Traditionally, U.S. Senate candidates have gone to great lengths to appear responsible and mature, avoiding outlandish rhetoric that might make them look foolish. In contemporary Republican politics, things work a little differently: GOP Senate hopefuls running in competitive primaries often go out of their way to say ridiculous things, hoping to get some attention and impress the party’s far-right base.
With this in mind, Rep. Billy Long, running in a competitive Senate primary, has a strong incentive to make bizarre comments. Yesterday, for example, the GOP congressman unveiled what he described as his “platform” — which included having President Joe Biden making Donald Trump the vice president.
Why would this happen? Why would a Senate candidate include this in a “platform”? The answer doesn’t matter: Long’s idea was absurd for the sake of absurdity.
Around the same time, as HuffPost noted, the Missouri Republican shared some thoughts on mass shootings.
Rep. Billy Long (R-Mo.) was asked during an interview with Missouri radio station The Eagle 93.9 on Wednesday whether there was any appetite among Republicans in Congress to pursue changes to gun laws. It came in the wake of a gunman’s massacre of 19 children and two teachers in Uvalde, Texas. Long, who is running for the U.S. Senate, said guns aren’t the issue.... He said there are a few solutions but that the problem can be traced back to when abortion became legal nationwide.
“[S]omething has happened to our society,” Long said. “I go back to abortion, when we decided it was OK to murder kids in their mothers’ wombs. Life has no value to a lot of these folks.”
The comments generated a fair amount of attention, which was likely the point: Long will now tell Missouri primary voters, who are weighing their Senate options, that he caused a stir by connecting mass shootings to abortion without regard for reason or propriety.
In the process, the congressman added to his party’s unfortunate list of scapegoats intended to distract attention from guns.
Hopefully, some very patient person has compiled a comprehensive list of things Republicans have blamed for mass shootings, but off the top of my head, some of the more head-shaking contenders include the multitude of doors at schools, video games, and possibly even marijuana.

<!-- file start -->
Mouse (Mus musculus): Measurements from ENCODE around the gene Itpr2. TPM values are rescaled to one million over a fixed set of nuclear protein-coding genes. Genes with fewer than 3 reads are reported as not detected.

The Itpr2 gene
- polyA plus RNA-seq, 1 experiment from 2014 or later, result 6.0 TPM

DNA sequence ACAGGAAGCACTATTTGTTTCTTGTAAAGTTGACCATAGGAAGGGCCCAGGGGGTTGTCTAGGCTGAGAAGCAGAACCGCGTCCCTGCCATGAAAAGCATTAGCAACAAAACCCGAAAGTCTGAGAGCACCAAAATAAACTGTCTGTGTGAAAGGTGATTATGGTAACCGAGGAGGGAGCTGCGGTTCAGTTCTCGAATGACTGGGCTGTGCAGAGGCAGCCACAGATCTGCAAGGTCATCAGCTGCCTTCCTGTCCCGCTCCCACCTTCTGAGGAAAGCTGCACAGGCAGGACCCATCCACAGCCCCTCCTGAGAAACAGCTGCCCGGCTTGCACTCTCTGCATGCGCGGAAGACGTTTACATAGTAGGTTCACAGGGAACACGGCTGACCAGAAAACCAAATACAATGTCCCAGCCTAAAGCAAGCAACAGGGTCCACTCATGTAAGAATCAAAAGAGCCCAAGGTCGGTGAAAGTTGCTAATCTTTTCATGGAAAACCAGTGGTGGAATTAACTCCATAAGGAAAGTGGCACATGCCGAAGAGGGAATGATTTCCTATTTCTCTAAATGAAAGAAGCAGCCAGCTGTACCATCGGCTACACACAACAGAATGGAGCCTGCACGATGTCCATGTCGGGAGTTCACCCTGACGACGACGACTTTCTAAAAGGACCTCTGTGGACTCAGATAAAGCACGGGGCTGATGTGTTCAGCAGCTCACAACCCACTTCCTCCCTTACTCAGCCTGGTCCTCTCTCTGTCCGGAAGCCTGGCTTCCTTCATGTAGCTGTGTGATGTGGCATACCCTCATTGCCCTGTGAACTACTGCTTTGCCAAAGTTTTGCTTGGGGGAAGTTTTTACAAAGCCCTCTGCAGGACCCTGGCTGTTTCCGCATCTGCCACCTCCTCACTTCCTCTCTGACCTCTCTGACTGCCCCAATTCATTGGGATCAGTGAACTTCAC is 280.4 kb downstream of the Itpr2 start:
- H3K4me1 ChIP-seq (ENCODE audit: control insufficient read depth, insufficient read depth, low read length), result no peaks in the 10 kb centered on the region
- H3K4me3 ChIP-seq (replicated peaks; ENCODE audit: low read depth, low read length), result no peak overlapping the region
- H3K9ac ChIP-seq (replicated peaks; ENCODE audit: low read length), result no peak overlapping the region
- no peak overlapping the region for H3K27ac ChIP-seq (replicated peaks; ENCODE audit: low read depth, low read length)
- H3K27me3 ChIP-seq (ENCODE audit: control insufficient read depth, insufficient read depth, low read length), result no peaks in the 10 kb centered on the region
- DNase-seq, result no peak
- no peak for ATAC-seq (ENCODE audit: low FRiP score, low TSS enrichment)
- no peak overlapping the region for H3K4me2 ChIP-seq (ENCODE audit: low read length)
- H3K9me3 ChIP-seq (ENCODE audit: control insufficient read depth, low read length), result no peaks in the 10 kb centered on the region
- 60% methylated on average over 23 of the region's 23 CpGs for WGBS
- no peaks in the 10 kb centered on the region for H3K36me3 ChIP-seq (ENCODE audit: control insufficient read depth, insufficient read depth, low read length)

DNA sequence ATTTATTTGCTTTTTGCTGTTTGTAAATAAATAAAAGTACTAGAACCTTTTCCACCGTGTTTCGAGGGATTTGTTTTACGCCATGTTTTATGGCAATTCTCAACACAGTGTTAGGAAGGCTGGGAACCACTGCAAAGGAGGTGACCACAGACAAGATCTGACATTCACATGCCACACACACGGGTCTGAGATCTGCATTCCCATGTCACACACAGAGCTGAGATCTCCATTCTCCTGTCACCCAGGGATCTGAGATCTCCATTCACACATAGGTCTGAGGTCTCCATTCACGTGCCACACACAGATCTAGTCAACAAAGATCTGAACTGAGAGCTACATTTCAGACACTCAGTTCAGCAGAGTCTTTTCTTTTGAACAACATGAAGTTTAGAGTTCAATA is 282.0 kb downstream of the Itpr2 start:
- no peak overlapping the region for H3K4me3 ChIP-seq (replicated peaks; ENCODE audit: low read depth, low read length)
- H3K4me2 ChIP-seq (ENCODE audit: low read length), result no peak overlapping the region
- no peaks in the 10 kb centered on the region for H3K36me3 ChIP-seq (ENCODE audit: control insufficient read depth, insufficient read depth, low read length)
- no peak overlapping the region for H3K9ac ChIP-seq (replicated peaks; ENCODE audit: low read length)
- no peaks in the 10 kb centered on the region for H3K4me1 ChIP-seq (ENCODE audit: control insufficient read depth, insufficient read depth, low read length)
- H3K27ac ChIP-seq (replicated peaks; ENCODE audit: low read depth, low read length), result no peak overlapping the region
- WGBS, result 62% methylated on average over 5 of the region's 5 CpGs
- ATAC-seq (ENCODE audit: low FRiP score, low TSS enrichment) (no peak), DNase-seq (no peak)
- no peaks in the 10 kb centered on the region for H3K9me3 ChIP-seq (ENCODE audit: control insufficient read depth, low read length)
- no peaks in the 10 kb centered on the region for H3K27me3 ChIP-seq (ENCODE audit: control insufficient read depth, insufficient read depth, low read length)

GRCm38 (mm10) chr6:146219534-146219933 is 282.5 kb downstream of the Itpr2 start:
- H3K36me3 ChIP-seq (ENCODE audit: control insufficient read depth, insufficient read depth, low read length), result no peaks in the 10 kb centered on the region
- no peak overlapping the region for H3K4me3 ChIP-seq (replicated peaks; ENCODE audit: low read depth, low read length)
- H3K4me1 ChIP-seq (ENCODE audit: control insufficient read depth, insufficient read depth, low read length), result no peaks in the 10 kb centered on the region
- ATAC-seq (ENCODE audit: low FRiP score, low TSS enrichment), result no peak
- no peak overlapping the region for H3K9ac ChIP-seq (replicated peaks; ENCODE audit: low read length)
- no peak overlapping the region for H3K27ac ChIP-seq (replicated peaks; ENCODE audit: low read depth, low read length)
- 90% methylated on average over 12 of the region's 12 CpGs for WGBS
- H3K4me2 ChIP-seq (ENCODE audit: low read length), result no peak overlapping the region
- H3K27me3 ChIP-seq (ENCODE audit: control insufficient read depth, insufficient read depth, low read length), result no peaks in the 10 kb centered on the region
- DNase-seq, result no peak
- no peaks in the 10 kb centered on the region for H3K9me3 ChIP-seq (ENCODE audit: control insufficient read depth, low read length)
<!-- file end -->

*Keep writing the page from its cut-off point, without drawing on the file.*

Sen. Ron Johnson blamed society’s “secularization,” and when that didn’t prove persuasive, the Wisconsin Republican lamented “teaching wokeness” and suggested critical race theory was partially responsible for the bloodshed.
At an NRA gathering last week, Sen. Ted Cruz turned his attention to absent fathers, declining church attendance, social media, and video games. The Texas Republican added that “good guys” with guns can stop “bad guys” with guns — despite the painfully obvious fact that what transpired in Uvalde left this tired talking point in tatters.
Now, at least one GOP congressman is trying to add abortion to the mix because, well, why not.
John Harwood noted last week, “Rarely does one event expose the emptiness of a political party’s arguments as clearly as Uvalde has exposed Republican arguments against action on guns.”
I think that’s right, though it’s worth dwelling on the fact that Republicans apparently don’t believe they need arguments, per se. GOP voices aren’t trying to win a policy debate, they’re trying to get through a news cycle.
There’s a difference between bad arguments and unserious arguments, and if recent events have proven anything, it's this: The problem is not just that Republicans’ claims are wrong, it’s that they’re not even trying to be right. In true post-policy form, the party is wholly indifferent to governing on the issue, since solutions might prove ideologically unsatisfying.
The result is a dynamic in which GOP is peddling ideas that are effectively policy gibberish in the hopes that some combination of time, distractions, legislative abuses, and policy inertia will once again leave gun laws unchanged. They might very well be right.